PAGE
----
Review: Heroes 4×8 – Once Upon a Time in Texas

Heroes returns to season one - in more than one way

In the US: Monday 2nd November 2009, 8pm, NBC
In the UK: March 2010, BBC2

Wow. That was a bit good, wasn’t it?


When Hiro (Masi Oka) travels three years into the past, he has a second chance to save Charlie (guest star Jayma Mays) from the hands of Sylar (Zachary Quinto). However, Samuel’s (Robert Knepper) presence serves to complicate Hiro’s mission even further. Elsewhere, H.R.G.’s (Jack Coleman) past with his Primatech partner (guest star Elizabeth Rohm) is revealed.

Was it any good?
Oh yes, indeed. Essentially, this was a retread of season one’s Charlie plotline, with Hiro making it back to the season one episodes in which he met Texan waitress Charlie. Originally, bad old Sylar (only in silhouette in those days) spotted Charlie’s incredible gift of memory, cut her head open then went on his way to high school. Save the cheerleader, save the world, etc.

Here, though, Hiro uses his powers to stop Sylar mid-execution and dump him somewhere else. As you might expect, there are a couple of problems with that. Original Hiro still needs to go back in time and fall in love with her, which he won’t do now that Charlie’s been saved. And Charlie has an aneurysm that needs operating on.

Meanwhile, HRG is roaming around town with his partner, Elisabeth Röhm, trying to work out whether to have an affair with her, while through the miracle of old footage he urges poor old Isaac to use his powers to help Claire.

Hiro manages to get Sylar to help him, by promising to give him knowledge of his future. He saves Charlie, but then oh no! Those nasty carnies sneak Charlie back to the future to persuade Hiro to work for them. What does Samuel want to fix?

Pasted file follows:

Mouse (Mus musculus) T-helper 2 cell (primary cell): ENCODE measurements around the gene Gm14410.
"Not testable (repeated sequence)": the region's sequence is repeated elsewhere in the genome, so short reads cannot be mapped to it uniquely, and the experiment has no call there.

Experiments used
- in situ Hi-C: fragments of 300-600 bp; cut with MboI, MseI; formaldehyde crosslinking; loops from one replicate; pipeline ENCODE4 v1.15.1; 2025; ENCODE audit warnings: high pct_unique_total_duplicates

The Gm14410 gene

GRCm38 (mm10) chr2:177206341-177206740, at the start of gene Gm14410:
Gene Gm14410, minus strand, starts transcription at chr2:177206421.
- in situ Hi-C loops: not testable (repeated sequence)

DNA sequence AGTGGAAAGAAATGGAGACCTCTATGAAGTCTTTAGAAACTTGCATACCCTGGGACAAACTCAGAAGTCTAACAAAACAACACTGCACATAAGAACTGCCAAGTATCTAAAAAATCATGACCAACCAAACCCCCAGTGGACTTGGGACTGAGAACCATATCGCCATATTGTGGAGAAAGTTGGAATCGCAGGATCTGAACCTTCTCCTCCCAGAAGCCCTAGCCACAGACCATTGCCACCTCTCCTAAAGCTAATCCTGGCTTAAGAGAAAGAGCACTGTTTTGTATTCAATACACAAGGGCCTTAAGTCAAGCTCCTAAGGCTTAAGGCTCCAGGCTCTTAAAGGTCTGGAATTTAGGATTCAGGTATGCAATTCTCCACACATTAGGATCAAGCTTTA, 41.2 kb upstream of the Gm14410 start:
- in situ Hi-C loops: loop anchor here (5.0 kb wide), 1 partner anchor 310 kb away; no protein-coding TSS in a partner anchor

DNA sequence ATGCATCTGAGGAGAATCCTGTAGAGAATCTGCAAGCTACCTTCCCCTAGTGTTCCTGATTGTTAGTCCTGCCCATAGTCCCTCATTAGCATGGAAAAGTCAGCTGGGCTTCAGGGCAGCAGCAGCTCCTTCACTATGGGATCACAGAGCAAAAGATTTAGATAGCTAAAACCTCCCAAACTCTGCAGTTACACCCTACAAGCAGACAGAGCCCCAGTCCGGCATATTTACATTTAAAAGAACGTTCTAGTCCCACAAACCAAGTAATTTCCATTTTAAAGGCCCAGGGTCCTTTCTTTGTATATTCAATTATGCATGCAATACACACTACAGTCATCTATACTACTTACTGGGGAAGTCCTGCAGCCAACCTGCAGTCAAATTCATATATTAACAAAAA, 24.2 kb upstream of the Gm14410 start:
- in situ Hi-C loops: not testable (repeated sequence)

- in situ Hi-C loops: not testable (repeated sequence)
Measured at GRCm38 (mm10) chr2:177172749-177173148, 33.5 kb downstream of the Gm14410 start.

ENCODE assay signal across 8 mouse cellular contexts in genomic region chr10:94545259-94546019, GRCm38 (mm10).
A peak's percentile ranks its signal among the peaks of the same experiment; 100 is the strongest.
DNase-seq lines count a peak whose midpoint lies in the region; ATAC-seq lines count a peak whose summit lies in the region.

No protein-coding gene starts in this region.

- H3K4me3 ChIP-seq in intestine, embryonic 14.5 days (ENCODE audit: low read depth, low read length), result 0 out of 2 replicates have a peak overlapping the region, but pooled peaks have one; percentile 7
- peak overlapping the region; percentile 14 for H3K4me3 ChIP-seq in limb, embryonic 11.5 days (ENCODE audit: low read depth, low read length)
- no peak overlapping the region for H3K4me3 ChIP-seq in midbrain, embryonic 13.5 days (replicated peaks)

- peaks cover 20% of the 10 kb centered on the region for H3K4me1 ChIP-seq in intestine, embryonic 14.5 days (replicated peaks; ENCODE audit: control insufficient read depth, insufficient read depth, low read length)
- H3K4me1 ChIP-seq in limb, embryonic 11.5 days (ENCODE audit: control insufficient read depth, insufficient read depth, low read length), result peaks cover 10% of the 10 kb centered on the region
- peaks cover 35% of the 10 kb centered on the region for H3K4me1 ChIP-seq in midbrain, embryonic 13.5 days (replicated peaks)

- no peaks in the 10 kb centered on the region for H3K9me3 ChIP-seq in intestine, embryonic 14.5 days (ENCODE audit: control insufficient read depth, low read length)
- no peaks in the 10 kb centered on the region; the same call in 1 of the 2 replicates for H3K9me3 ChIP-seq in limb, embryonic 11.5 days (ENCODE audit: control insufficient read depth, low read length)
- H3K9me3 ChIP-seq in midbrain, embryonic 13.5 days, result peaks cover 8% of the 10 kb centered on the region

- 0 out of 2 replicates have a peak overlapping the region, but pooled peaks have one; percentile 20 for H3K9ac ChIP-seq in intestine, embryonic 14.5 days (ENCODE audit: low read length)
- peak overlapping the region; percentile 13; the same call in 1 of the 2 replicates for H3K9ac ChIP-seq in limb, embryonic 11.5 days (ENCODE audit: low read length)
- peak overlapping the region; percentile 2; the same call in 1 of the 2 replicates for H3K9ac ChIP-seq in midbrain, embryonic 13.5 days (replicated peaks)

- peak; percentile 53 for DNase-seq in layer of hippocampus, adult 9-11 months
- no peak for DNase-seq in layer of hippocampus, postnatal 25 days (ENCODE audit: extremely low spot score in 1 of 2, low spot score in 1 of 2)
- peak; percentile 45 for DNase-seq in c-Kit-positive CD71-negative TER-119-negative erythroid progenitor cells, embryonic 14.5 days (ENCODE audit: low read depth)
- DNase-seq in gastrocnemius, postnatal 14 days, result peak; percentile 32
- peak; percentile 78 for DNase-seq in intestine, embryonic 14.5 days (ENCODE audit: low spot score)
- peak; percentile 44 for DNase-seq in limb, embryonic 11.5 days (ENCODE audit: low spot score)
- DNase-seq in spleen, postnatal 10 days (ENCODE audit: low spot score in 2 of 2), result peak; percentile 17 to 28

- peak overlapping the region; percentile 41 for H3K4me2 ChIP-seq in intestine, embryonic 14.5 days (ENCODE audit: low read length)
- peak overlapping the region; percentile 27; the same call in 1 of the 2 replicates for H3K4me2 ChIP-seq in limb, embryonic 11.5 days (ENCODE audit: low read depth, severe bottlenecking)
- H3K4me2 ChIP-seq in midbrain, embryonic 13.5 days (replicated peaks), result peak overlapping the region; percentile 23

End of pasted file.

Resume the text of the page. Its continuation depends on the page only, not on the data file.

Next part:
Oops. He killed Mohinder.

Note perfect
To be honest, there was almost nothing wrong with this. Although the obligatory Claire presence was a little pointless, Hiro’s storyline was clever, funny, continuity-happy, touching and intriguing. The HRG romance was an interesting twist that should become even more interesting once Elisbeth Röhm* appears in the modern-day storyline. I loved the characterisation of HRG and the revelation he always wanted to be an English teacher. Even Hiro-Ando worked.

Sylar may have been a little less evil than he was in the first season, but it was a plausible twist, and I loved the way Hiro was able to use his powers sensibly against Sylar for a change. Ditto his own impression of future Hiro – sans katana but avec Knight Rider T-shirt.

Possibly the only flaw was the conclusion of the Charlie/Hiro storyline, which didn’t quite ring true once Charlie had been healed or once Hiro ended up in the future again. But the cliffhanger made it all worth it, all the same.

I have no idea what’s going on with the carnies or what Mohinder has to do with them, but at last we have an explanation for why he’s not around. For once, his storyline actually looks interesting as a result.

All in all, probably the best episode of the season (yes, even better than Tabula Rasa) and a welcome relief after the duff Strange Attractors. It was everything we loved about season one of Heroes again. Roll on the next episode!

* Who’s the next best thing to Ali Larter that the show has to offer all of a sudden. I could cope with her one week, Ali the next, no problem. Although, I have to ask, another blonde? Not that I’m complaining.


  • Rob Buckley

    I’m Rob Buckley, a journalist who writes for UK media magazines that most people have never heard of although you might have heard me on the podcast Lockdown Land or Radio 5 Live’s Saturday Edition or Afternoon Edition. I’ve edited Dreamwatch, Sprocket and Cambridge Film Festival Daily; been technical editor for TV producers magazine Televisual; reviewed films for the short-lived newspaper Cambridge Insider; written features for the even shorter-lived newspaper Soho Independent; and was regularly sarcastic about television on the blink-and-you-missed-it “web site for urban hedonists” The Tribe. Since going freelance, I've contributed to the likes of Broadcast, Total Content + Media, Action TV, Off The Telly, Action Network, TV Scoop and The Custard TV.